This particular friend had gone through a very difficult health issue in the last few years. A very life-or-death scenario which I know was very eye-opening and life-changing for her. Now, however many stories she shares with me or feelings that she expresses — I will never know what that experience felt like and so it’s only my job to love and be there for her. It isn’t my job to judge her or tell her she’s on the wrong path. As author Caroline Myss has stated, “you’re never on the wrong path, you’re just not managing it well.”

With that being said, I wanted to share two things I reflected on today. Let me know if there’s anything interesting that you thought of today. Would love to hear!!! Doesn’t matter what it is.

  1. Your truth is just that — YOUR truth. Don’t be discouraged from your growth process just because someone doesn’t get it. It’s for you to get, not anyone else. As long as you’re not harming yourself or anyone else — you’re golden!
  2. Everyone can do anything. However, they can only do it to the best of their ability.

My Distant Uncle, Robin Williams

As the news flash across the screen of Robin William’s untimely suicide at the age of 63, I can’t help but run the film reel in mind of every Robin movie I’ve ever loved.

He was a man that was always able to bring my family together and make me feel that it was okay to be silly and that when words fail, laughter is always a universal language. It feels as though I’ve lost a family member. Like a distant uncle that you rarely saw, but you could always flash back to every moment you spent together and remember how much joy it brought you.

As I write, I remember one of my most favorite scenes from a movie I watched every day after school during my Junior year of high school, Mrs. Doubtfire (cue the tears).

In Mrs. Doubtfire, there’s a scene where Mrs. Sellner (his case worker) surprises him outside of his apartment. Mrs. Sellner is there to see Daniel, so as a cover Mrs. Doubtfire states that she is his sister. Mrs. Doubtfire tells Mrs. Sellner that Daniel (Robin) is in the shower and that he’ll be right out. If you’ve seen the movie, you know that the next five minutes are pure hilarity.

As they make themselves comfortable inside the apartment, Daniel steps in it big time when he tells Mrs. Sellner that his sister makes a great pot of English tea, causing him to have to transition back into Mrs. Doubtfire. As he’s transitioning, he loses his mask out of an alleyway window and ends up having to dip his face in a cake’s frosting found in the fridge to cover his face. He startles Mrs. Sellner when he jumps from behind the fridge door and exclaims, “Hello!” Mrs. Sellner jumps back and Daniel (Mrs. Doubtfire) explains that it’s a cold cream mask made of cream and sugar. Drops of the “mask” fall into Mrs. Sellner’s coffee and Daniel exclaims, “Oh! One lump or two dear? Would you like a little cream and sugar with your tea, dear?” Finally as he realizes that the melting mask will soon reveal his identity, he quickly exits the kitchen as he shouts out, “I look like a Yeti. I’m melting like a snow cone in Phoenix!”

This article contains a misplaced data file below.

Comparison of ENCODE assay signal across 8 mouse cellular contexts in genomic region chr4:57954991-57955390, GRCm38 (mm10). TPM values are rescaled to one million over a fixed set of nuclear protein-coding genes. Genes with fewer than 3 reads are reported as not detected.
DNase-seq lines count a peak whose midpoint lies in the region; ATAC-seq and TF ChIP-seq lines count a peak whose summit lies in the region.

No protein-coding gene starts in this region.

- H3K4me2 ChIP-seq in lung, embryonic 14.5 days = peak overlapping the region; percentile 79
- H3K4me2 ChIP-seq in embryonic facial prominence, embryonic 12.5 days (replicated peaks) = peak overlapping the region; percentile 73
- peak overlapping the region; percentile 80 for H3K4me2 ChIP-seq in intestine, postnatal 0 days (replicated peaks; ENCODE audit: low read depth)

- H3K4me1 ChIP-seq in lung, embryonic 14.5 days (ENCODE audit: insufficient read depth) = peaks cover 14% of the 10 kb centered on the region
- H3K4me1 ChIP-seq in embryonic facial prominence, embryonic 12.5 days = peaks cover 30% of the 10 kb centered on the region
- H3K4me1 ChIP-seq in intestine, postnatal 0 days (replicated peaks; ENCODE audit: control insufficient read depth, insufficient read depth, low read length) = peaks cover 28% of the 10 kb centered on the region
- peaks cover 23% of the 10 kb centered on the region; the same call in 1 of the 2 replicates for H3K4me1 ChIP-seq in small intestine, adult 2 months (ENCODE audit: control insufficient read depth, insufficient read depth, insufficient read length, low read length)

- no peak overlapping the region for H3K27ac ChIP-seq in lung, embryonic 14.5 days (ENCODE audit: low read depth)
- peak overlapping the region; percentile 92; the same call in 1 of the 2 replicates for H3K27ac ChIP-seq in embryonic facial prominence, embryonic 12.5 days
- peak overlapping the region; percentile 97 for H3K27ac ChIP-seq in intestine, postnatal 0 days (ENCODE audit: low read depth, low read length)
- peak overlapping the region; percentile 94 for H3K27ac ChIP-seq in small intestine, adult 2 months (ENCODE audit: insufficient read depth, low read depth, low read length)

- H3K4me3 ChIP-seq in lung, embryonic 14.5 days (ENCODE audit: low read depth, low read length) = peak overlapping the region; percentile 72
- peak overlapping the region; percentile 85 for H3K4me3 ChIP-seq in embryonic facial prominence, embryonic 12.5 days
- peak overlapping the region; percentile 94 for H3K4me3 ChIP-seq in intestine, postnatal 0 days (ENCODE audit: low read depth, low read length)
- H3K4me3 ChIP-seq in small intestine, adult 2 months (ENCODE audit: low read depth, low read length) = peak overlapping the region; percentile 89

I’ve found the scene on YouTube, if you’d like to view it, Mrs. Doubtfire Tea Scene.

His mixture of sharp wit and physical comedy coupled with a childlike manner inspired me to be a better person. To be someone who is not afraid to be silly and say whatever is on my mind no matter how random or inappropriate it may be, because humor is essential to the soul.

Robin, I hope that you’re finally at peace. I think I speak for all of your fans when I say that although you struggled with the deepest and darkest parts of you, your inner light always shone through to us. We mourn the loss of a wonderful man but rejoice knowing that your star will shine forever and always in heaven. God Bless.


Robin Williams (1951-2014)